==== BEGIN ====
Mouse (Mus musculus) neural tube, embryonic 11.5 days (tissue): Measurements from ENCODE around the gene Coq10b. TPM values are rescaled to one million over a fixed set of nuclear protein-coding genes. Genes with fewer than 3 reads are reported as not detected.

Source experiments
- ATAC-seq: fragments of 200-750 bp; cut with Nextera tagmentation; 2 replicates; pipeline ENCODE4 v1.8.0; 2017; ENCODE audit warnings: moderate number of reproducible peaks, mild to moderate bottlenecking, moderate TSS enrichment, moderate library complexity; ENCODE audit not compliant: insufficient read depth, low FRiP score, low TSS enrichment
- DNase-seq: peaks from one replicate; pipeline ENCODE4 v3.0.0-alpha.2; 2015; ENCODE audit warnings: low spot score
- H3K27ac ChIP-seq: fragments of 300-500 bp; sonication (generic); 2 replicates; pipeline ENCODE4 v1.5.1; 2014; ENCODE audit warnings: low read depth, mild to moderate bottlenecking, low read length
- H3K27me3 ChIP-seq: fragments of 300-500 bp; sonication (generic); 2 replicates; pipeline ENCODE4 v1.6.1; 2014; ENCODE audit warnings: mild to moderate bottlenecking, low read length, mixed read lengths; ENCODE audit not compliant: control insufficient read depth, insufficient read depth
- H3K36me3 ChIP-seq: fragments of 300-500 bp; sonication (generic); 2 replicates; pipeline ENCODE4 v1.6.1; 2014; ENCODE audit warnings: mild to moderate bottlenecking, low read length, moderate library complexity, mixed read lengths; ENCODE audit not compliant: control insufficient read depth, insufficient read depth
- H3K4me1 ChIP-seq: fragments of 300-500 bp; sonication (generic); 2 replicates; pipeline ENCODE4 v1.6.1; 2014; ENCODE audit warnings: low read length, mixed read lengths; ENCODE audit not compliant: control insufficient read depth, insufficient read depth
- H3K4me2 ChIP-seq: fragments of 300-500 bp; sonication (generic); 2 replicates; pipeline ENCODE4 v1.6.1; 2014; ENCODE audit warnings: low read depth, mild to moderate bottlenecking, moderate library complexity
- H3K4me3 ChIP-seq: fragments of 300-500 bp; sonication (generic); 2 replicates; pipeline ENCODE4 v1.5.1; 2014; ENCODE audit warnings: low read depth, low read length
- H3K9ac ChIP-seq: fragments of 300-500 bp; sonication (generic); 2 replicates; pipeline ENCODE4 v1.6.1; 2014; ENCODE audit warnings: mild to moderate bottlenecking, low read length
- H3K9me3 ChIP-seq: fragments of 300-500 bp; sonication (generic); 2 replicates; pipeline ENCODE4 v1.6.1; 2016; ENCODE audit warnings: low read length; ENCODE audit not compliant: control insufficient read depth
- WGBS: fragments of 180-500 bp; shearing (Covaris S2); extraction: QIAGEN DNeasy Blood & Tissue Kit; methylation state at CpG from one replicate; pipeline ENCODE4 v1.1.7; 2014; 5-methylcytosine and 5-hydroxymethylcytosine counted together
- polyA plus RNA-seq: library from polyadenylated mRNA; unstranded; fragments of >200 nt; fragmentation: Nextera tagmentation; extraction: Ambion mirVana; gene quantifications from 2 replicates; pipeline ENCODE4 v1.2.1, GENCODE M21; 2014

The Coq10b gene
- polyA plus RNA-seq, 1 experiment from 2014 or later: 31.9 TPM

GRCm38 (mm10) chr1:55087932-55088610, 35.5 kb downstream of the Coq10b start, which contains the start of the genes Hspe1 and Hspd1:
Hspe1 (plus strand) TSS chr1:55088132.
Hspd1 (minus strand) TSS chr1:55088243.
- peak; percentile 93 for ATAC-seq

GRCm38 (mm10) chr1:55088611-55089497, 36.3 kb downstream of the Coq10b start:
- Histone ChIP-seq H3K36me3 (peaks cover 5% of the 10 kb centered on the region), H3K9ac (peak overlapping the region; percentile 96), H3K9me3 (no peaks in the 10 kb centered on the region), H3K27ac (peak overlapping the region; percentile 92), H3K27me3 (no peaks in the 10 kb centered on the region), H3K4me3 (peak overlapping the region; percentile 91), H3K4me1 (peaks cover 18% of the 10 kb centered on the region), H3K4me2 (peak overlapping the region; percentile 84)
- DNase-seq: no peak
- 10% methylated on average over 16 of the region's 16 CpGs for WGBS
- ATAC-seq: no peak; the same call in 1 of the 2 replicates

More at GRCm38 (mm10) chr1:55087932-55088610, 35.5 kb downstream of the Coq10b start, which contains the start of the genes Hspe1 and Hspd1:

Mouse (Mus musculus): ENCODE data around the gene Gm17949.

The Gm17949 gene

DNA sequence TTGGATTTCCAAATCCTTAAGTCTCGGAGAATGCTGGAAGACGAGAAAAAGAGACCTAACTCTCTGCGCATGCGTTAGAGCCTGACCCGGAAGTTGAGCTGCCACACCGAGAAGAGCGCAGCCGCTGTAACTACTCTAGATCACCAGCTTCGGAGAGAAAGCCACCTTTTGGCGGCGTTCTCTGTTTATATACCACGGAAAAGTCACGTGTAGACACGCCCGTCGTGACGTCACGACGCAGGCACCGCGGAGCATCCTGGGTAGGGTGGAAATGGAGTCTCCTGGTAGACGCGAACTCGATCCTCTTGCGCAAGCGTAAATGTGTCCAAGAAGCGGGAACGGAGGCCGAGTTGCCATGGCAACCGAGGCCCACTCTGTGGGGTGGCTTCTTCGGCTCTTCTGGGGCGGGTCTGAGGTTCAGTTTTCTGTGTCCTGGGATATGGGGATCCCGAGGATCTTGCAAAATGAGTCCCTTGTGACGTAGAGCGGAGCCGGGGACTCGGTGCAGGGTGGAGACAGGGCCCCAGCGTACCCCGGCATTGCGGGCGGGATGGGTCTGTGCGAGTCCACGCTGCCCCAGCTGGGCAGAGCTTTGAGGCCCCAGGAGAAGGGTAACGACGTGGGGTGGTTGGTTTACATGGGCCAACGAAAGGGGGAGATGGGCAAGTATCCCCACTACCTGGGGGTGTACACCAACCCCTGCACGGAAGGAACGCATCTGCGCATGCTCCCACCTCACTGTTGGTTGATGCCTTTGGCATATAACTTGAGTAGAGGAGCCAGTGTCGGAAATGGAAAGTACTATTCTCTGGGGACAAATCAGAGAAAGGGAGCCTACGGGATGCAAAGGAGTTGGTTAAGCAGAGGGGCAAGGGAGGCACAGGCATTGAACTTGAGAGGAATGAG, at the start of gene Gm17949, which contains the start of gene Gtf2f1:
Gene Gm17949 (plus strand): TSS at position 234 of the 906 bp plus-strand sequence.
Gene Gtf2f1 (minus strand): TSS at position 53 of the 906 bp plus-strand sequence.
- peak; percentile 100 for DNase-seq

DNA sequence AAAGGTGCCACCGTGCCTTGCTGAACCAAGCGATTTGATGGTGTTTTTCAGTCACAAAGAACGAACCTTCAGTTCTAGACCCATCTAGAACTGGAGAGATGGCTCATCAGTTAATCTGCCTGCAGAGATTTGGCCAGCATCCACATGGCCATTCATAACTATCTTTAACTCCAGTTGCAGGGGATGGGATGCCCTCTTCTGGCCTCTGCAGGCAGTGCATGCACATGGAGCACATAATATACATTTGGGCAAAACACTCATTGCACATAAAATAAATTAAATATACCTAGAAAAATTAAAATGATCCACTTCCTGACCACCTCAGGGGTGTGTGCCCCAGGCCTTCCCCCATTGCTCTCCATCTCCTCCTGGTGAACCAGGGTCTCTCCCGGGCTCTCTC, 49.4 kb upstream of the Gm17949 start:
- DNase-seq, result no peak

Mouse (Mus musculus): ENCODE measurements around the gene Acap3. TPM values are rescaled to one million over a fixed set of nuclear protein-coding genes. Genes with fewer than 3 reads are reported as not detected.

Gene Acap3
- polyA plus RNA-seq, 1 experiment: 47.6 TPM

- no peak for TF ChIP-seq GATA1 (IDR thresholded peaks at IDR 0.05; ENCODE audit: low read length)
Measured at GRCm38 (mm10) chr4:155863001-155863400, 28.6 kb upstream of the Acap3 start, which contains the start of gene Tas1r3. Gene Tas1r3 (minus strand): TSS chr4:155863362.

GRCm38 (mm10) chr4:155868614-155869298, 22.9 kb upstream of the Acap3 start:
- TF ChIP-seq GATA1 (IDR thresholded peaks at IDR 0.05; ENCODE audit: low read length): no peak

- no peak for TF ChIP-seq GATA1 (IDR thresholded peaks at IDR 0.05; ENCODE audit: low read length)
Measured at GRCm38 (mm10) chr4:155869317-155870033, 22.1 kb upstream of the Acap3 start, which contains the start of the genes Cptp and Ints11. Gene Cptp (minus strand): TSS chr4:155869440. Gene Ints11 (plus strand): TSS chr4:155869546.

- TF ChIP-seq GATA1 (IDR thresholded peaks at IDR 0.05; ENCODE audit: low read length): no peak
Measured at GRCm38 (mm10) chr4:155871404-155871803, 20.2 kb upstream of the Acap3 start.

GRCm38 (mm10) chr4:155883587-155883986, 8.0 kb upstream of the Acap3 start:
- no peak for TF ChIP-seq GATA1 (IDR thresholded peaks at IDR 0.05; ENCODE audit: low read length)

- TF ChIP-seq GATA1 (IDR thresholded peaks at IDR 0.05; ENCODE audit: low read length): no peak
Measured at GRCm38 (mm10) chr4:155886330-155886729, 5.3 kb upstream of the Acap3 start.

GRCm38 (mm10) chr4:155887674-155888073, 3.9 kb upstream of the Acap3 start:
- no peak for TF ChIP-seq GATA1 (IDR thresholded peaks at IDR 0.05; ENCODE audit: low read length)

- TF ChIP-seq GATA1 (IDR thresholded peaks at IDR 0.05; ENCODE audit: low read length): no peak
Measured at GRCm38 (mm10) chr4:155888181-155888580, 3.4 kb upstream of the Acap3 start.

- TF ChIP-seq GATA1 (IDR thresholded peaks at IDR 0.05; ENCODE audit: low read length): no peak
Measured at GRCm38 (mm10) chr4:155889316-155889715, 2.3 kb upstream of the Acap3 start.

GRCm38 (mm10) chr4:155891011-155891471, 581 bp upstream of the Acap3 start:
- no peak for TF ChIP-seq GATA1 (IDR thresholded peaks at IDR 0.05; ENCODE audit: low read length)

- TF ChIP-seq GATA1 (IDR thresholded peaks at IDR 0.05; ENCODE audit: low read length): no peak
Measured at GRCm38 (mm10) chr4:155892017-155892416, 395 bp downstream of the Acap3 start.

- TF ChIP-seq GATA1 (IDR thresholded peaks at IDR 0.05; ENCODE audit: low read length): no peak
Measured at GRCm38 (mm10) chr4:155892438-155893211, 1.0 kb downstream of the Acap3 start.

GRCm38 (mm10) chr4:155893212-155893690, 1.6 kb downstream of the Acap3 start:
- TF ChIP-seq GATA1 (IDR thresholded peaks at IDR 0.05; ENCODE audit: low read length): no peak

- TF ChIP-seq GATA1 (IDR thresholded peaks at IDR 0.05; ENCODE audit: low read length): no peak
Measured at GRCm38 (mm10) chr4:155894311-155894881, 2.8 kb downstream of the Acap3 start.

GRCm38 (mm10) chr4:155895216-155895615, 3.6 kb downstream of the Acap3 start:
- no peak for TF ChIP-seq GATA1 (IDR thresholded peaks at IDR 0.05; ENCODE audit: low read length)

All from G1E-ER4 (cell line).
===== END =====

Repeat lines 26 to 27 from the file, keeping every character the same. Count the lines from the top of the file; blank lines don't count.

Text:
More at GRCm38 (mm10) chr1:55087932-55088610, 35.5 kb downstream of the Coq10b start, which contains the start of the genes Hspe1 and Hspd1:

Mouse (Mus musculus): ENCODE data around the gene Gm17949.